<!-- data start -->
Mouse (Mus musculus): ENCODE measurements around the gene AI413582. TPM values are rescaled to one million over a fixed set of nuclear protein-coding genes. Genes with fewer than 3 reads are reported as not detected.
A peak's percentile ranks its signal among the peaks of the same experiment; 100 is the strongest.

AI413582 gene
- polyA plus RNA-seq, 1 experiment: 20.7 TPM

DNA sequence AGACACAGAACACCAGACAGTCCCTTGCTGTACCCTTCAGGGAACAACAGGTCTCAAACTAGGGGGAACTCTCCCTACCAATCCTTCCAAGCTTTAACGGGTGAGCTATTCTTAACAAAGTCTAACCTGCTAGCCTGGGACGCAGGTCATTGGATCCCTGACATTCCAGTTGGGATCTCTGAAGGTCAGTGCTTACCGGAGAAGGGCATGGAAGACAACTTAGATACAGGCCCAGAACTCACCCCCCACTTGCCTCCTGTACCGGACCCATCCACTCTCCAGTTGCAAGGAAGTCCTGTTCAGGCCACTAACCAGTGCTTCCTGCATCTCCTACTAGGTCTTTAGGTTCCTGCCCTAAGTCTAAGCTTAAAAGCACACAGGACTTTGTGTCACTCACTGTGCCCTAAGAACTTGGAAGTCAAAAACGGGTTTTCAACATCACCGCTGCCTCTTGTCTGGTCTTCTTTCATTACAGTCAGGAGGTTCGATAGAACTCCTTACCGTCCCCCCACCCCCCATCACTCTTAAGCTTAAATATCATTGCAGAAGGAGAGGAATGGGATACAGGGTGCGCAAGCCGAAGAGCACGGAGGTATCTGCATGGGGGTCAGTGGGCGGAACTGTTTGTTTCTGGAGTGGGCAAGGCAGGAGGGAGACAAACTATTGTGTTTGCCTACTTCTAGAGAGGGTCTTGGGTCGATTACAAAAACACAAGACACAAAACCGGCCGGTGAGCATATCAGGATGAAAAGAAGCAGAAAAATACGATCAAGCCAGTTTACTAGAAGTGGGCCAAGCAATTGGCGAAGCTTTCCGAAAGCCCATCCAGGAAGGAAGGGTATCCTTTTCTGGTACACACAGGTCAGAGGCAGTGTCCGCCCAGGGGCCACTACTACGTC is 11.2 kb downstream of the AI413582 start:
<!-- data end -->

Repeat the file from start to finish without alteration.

Mouse (Mus musculus): ENCODE measurements around the gene AI413582. TPM values are rescaled to one million over a fixed set of nuclear protein-coding genes. Genes with fewer than 3 reads are reported as not detected.
A peak's percentile ranks its signal among the peaks of the same experiment; 100 is the strongest.

AI413582 gene
- polyA plus RNA-seq, 1 experiment: 20.7 TPM

DNA sequence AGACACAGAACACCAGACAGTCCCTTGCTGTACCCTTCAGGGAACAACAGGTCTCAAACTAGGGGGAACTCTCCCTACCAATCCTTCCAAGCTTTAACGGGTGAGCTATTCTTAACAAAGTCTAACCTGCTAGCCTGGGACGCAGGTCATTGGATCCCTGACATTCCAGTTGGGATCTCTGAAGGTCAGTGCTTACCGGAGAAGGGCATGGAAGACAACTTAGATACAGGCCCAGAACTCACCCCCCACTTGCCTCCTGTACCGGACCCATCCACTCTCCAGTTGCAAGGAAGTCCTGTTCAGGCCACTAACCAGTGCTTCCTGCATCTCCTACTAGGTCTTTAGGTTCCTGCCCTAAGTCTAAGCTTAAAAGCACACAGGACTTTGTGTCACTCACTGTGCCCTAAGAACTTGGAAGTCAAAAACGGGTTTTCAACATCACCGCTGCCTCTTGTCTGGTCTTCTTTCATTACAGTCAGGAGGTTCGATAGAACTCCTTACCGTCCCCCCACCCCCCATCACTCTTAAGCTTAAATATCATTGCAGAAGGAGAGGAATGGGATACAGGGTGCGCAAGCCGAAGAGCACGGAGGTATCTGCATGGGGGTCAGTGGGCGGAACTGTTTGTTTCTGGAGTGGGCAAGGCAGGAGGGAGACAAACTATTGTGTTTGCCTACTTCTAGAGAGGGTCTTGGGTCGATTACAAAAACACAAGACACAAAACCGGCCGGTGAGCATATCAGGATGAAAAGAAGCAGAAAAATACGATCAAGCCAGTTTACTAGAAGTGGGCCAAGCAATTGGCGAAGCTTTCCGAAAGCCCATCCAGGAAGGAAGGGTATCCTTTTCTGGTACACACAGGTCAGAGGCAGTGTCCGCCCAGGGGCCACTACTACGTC is 11.2 kb downstream of the AI413582 start: